Shadows of the future and the benefits of embarrassment
Embarrassment has its riches
We all (okay, some of us) love a brainstorming session. This new research has shown that the trick is to start it by telling an embarrassing story to the group. It will lead to a broader range of creative ideas. And it certainly explains why the WMT team are so good at creative thinking 😉
Success is written by the victors
Here’s a fantastic take down on the utter propaganda in business success stories. The importance of luck, of timing, and how we must make our own way rather than relying on the formulas and dogma of others.
My selective misquote:
“…they had concluded that having a blue logo was the key factor in their extraordinary performance” 🙂
Shadow of the future
Rory writes this month on continuation probability (long term self interest) and how important it is for business growth. He also addresses the classic behaviour where consumers have more loyalty to a company that fixes a problem it creates, than if the problem had never occurred.
It’s a bold company that pushes this to its natural conclusion.
“A photograph that’s made in a fraction of a second can take a lifetime to reveal its meaning”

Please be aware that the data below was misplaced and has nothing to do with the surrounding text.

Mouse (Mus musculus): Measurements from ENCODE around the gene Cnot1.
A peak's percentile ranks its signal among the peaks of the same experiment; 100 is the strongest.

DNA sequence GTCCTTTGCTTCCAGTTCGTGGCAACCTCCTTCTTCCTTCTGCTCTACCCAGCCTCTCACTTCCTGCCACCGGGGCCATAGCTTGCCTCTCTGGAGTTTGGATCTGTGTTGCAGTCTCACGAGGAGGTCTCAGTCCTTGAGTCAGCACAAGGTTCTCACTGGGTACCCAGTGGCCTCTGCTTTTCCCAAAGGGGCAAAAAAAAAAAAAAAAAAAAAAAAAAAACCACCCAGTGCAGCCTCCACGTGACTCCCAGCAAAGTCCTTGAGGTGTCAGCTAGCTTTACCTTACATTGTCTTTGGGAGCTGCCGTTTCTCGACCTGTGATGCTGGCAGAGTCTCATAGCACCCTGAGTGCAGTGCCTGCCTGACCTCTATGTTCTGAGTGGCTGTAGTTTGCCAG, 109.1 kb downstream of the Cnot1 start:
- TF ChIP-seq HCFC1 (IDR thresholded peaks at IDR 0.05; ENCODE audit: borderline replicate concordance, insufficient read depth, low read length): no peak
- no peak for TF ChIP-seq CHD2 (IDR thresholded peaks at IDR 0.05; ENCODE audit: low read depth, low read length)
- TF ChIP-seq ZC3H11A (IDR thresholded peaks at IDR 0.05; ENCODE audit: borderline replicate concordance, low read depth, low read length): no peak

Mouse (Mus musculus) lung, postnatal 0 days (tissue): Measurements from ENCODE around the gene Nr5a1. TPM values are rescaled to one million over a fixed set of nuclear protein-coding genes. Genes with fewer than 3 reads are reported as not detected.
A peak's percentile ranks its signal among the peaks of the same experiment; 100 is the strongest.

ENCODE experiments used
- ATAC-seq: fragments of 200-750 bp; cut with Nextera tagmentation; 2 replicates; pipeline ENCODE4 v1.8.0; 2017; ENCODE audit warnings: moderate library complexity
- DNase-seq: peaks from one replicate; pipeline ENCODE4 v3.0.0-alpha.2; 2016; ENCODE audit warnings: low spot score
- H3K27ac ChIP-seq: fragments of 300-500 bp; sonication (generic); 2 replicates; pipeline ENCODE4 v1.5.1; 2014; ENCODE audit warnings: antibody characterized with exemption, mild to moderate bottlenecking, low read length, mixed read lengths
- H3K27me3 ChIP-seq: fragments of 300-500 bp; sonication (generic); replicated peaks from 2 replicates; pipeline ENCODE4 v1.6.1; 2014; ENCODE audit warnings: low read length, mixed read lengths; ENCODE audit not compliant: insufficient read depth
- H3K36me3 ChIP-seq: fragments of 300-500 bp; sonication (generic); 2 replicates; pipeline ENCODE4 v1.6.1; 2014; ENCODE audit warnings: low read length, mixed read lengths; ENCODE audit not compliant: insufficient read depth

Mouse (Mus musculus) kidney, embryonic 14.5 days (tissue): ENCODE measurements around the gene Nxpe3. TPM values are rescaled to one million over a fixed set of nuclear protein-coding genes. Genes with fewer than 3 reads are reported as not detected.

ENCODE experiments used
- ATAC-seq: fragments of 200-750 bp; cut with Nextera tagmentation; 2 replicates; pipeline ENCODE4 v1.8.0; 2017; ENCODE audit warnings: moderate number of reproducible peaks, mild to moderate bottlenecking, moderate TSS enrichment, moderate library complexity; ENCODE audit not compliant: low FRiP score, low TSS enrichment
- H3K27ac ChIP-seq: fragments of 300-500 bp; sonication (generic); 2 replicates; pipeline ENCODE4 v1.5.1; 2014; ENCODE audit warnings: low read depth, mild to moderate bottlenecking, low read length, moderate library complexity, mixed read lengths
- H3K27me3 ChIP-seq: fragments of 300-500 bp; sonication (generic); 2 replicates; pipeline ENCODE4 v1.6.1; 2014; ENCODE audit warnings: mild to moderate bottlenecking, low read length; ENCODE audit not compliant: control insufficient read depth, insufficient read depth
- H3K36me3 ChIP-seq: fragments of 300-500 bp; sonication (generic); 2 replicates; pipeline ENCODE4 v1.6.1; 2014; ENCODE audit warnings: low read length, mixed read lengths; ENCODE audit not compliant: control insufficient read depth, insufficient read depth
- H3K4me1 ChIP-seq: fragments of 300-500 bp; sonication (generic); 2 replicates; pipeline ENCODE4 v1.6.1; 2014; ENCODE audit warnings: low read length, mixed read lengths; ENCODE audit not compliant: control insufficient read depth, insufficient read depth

3 years ago I was lucky enough to be in the audience when Daniel Meadows got up to speak. His films (there are many, I can’t possibly choose one) are touching and brilliant. Here he writes about what he has learnt. It’s a must read for anyone wanting to tell better stories.
8 ways to spread the Insight
This list of ways “we [can] better translate our findings into compelling insights and anecdotes for others to embrace and enjoy” is very handy, even if we don’t all have the budgets to set up a mini-museum as per Facebook!
In praise of “ ”
This video (advert) from North Face is called Imagination and it kindled the memory of a fantastic article that the DJ Lauren Laverne wrote back in 2014 on being a digital immigrant (born before 1985). How these days:
“The daydreaming silences in our lives are filled; the burning solitudes are extinguished.”
It’s an article that changed how I behaved from that day on.
SNAFU Parenting Advice
And finally, yet another article to prove what a rubbish parent I am. Apparently I should be reframing arguments between my kids as debates, not conflicts (you read it here).
They say it makes for more creative people.
Wish me luck. [Dons helmet and tiptoes into the
conflict debate zone]